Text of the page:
Yale backs away from psychiatrist who said she fantasized about shooting White people
Former professor slams NYC psychiatrist who told Yale audience she fantasizes about shooting White people in head
Former Princeton professor Dr. Carol Swain argues that the New York City psychiatrist who made the statement ‘should not be practicing medicine.’
Yale University now appears to be distancing itself from a psychiatrist who said during a School of Medicine talk that she had fantasies of “unloading a revolver into the head of any White person,” saying in a statement that officials found her remarks “antithetical” to the institution’s values.
Dr. Aruna Khilanani has been facing criticism after making the controversial comment during an April 6 virtual speech at Yale’s Child Study Center titled “The Psychopathic Problem of the White Mind.” In it, the New York City psychiatrist also said that “White people make my blood boil” and “White people are out of their minds and they have been for a long time,” according to audio posted on the substack online platform of former New York Times opinion writer and editor Bari Weiss.
“After the event, several faculty members expressed concern to the Yale School of Medicine’s Office of Academic and Professional Development and the Office of Diversity, Equity & Inclusion about the content of the talk,” Yale said in a statement released over the weekend.
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“Based on these concerns, School of Medicine leaders, including Dean Brown and Deputy Dean Latimore, in consultation with the chair of the Child Study Center, reviewed a recording of the talk and found the tone and content antithetical to the values of the school,” it added.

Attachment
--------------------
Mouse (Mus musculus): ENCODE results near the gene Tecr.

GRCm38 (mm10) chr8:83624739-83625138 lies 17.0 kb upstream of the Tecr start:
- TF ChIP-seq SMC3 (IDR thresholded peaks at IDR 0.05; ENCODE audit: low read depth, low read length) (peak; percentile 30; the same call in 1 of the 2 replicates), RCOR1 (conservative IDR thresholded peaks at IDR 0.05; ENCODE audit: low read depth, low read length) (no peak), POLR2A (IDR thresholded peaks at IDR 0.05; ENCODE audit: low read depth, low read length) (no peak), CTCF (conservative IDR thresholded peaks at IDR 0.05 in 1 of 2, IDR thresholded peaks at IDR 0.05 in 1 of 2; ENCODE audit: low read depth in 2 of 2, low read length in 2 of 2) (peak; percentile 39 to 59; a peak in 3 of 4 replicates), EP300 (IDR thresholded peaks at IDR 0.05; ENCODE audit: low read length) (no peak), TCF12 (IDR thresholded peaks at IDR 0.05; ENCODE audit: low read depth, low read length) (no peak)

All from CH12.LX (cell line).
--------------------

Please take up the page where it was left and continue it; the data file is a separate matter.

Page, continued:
Khilanani opened her speech by noting that she is going to “say a lot of things, and it will probably provoke a lot of responses, and I want you to just maybe observe them in yourself.”
She said people of color can feel “intense rage and futility” when trying to talk to White people about race.
“We spend our time patiently explaining their attacks, as they deny,” Khilanani said. “We are calm, we are giving – too giving – and then when we get angry, they use our responses as confirmation that we’re crazy or have emotional problems.”
Khilanani then said five years ago, she took action and “White-ghosted most of my White friends.”
“I had fantasies of unloading a revolver into the head of any White person that got in my way, burying their body, and wiping my bloody hands as I walked away relatively guiltless with a bounce in my step,” she added. “Like I did the world a f—— favor.”
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Following Khilanani’s talk, Yale University posted a video of it online alongside a message that it “does not condone imagery of violence or racism against any group.”
“In deciding whether to post the video, we weighed our grave concern about the extreme hostility, imagery of violence, and profanity expressed by the speaker against our commitment to freedom of expression,” Yale said in its statement. “We ultimately decided to post the video with access limited to those who could have attended the talk – the members of the Yale community.”
When Fox News asked Yale on Monday why Khilanani was invited to speak at the university in the first place – considering the title of her speech – a spokesperson responded with a link to its statement released over the weekend.
On Friday, Khilanani tweeted, “Lol Looks like everyone is a in a tizzy ! About fantasies dreams. But not actions.”
She then said on Saturday that her comments were taken out of context, according to the New York Times.
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“Too much of the discourse on race is a dry, bland regurgitation of new vocabulary words with no work in the unconscious,” Khilanani reportedly wrote in an email to the newspaper. “And, if you want to hit the unconscious, you will have to feel real negative feelings.”
“My speaking metaphorically about my own anger was a method for people to reflect on negative feelings,” she added. “To normalize negative feelings. Because if you don’t, it will turn into a violent action.”
Fox News’ Talia Kaplan contributed to this report.
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